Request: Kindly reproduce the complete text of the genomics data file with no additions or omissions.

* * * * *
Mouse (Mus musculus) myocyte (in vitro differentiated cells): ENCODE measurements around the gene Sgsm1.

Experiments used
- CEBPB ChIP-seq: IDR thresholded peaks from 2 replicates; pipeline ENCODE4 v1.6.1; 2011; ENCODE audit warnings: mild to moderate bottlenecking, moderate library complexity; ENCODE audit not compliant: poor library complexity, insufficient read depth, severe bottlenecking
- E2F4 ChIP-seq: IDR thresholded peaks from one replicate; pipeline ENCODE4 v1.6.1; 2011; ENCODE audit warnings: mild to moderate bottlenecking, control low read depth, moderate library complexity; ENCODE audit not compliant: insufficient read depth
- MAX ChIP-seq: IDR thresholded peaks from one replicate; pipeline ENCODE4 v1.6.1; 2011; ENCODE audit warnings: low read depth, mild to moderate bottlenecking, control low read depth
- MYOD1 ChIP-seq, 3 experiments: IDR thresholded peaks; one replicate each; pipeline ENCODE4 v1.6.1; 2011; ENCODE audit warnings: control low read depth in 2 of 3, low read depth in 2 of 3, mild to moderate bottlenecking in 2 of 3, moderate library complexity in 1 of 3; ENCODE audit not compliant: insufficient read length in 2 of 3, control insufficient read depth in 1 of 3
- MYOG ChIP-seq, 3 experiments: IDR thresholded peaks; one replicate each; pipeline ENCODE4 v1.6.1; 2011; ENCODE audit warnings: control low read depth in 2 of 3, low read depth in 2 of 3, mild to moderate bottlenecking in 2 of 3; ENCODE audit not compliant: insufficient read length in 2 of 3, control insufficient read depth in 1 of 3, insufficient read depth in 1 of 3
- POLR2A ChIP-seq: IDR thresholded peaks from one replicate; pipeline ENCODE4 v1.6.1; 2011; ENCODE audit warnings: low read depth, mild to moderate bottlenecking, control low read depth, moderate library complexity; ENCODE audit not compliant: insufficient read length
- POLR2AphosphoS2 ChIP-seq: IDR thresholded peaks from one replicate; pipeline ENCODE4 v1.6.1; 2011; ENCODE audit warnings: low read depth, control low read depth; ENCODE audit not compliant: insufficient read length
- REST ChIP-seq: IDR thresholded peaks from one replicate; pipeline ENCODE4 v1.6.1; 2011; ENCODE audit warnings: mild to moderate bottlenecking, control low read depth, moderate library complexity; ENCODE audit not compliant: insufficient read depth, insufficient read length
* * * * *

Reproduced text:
Mouse (Mus musculus) myocyte (in vitro differentiated cells): ENCODE measurements around the gene Sgsm1.

Experiments used
- CEBPB ChIP-seq: IDR thresholded peaks from 2 replicates; pipeline ENCODE4 v1.6.1; 2011; ENCODE audit warnings: mild to moderate bottlenecking, moderate library complexity; ENCODE audit not compliant: poor library complexity, insufficient read depth, severe bottlenecking
- E2F4 ChIP-seq: IDR thresholded peaks from one replicate; pipeline ENCODE4 v1.6.1; 2011; ENCODE audit warnings: mild to moderate bottlenecking, control low read depth, moderate library complexity; ENCODE audit not compliant: insufficient read depth
- MAX ChIP-seq: IDR thresholded peaks from one replicate; pipeline ENCODE4 v1.6.1; 2011; ENCODE audit warnings: low read depth, mild to moderate bottlenecking, control low read depth
- MYOD1 ChIP-seq, 3 experiments: IDR thresholded peaks; one replicate each; pipeline ENCODE4 v1.6.1; 2011; ENCODE audit warnings: control low read depth in 2 of 3, low read depth in 2 of 3, mild to moderate bottlenecking in 2 of 3, moderate library complexity in 1 of 3; ENCODE audit not compliant: insufficient read length in 2 of 3, control insufficient read depth in 1 of 3
- MYOG ChIP-seq, 3 experiments: IDR thresholded peaks; one replicate each; pipeline ENCODE4 v1.6.1; 2011; ENCODE audit warnings: control low read depth in 2 of 3, low read depth in 2 of 3, mild to moderate bottlenecking in 2 of 3; ENCODE audit not compliant: insufficient read length in 2 of 3, control insufficient read depth in 1 of 3, insufficient read depth in 1 of 3
- POLR2A ChIP-seq: IDR thresholded peaks from one replicate; pipeline ENCODE4 v1.6.1; 2011; ENCODE audit warnings: low read depth, mild to moderate bottlenecking, control low read depth, moderate library complexity; ENCODE audit not compliant: insufficient read length
- POLR2AphosphoS2 ChIP-seq: IDR thresholded peaks from one replicate; pipeline ENCODE4 v1.6.1; 2011; ENCODE audit warnings: low read depth, control low read depth; ENCODE audit not compliant: insufficient read length
- REST ChIP-seq: IDR thresholded peaks from one replicate; pipeline ENCODE4 v1.6.1; 2011; ENCODE audit warnings: mild to moderate bottlenecking, control low read depth, moderate library complexity; ENCODE audit not compliant: insufficient read depth, insufficient read length